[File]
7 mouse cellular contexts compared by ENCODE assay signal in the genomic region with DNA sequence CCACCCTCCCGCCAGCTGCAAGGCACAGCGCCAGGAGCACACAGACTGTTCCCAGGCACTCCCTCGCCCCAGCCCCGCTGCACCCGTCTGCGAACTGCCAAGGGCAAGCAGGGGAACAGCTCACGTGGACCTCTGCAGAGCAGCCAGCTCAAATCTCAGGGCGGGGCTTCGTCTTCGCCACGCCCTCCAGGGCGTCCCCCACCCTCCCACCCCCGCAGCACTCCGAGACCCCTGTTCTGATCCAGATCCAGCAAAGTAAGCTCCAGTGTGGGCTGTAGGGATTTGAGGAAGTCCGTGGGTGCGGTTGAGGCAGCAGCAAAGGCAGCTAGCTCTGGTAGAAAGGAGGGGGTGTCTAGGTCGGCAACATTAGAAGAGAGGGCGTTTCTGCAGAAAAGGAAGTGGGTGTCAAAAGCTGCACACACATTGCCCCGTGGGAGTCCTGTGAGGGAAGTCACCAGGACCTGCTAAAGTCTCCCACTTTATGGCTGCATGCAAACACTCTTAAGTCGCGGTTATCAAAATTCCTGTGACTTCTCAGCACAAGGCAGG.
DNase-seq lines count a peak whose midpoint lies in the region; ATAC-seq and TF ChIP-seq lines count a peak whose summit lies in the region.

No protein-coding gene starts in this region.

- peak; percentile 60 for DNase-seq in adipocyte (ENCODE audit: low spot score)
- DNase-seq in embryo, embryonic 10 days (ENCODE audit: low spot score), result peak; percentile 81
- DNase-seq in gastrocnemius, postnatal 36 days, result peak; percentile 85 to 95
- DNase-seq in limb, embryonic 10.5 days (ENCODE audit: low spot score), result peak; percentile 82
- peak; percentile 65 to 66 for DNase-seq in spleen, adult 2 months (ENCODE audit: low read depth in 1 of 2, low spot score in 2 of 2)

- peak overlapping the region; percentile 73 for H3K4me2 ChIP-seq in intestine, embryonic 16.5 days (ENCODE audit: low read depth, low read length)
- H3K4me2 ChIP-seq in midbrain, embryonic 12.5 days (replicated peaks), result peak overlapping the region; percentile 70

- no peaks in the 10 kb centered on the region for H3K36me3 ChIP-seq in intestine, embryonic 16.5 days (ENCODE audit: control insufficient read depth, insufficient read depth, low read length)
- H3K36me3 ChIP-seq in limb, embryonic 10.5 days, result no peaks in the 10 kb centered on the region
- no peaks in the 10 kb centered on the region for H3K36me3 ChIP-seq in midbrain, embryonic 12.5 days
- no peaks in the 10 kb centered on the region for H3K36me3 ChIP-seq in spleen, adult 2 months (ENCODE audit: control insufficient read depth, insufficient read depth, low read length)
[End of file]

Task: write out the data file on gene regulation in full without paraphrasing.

7 mouse cellular contexts compared by ENCODE assay signal in the genomic region with DNA sequence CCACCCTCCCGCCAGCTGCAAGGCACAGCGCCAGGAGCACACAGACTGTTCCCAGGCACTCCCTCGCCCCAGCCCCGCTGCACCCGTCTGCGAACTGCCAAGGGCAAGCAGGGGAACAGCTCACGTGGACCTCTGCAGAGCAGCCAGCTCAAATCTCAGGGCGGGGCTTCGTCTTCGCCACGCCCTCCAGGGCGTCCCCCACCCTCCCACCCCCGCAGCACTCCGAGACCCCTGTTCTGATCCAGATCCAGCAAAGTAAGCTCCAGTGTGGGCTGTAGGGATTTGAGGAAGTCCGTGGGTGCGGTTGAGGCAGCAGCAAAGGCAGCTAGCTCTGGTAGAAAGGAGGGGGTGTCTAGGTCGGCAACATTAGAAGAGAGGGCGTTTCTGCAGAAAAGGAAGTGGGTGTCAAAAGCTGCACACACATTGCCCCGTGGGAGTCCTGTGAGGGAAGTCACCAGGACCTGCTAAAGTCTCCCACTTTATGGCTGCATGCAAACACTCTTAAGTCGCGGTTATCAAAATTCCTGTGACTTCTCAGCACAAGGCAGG.
DNase-seq lines count a peak whose midpoint lies in the region; ATAC-seq and TF ChIP-seq lines count a peak whose summit lies in the region.

No protein-coding gene starts in this region.

- peak; percentile 60 for DNase-seq in adipocyte (ENCODE audit: low spot score)
- DNase-seq in embryo, embryonic 10 days (ENCODE audit: low spot score), result peak; percentile 81
- DNase-seq in gastrocnemius, postnatal 36 days, result peak; percentile 85 to 95
- DNase-seq in limb, embryonic 10.5 days (ENCODE audit: low spot score), result peak; percentile 82
- peak; percentile 65 to 66 for DNase-seq in spleen, adult 2 months (ENCODE audit: low read depth in 1 of 2, low spot score in 2 of 2)

- peak overlapping the region; percentile 73 for H3K4me2 ChIP-seq in intestine, embryonic 16.5 days (ENCODE audit: low read depth, low read length)
- H3K4me2 ChIP-seq in midbrain, embryonic 12.5 days (replicated peaks), result peak overlapping the region; percentile 70

- no peaks in the 10 kb centered on the region for H3K36me3 ChIP-seq in intestine, embryonic 16.5 days (ENCODE audit: control insufficient read depth, insufficient read depth, low read length)
- H3K36me3 ChIP-seq in limb, embryonic 10.5 days, result no peaks in the 10 kb centered on the region
- no peaks in the 10 kb centered on the region for H3K36me3 ChIP-seq in midbrain, embryonic 12.5 days
- no peaks in the 10 kb centered on the region for H3K36me3 ChIP-seq in spleen, adult 2 months (ENCODE audit: control insufficient read depth, insufficient read depth, low read length)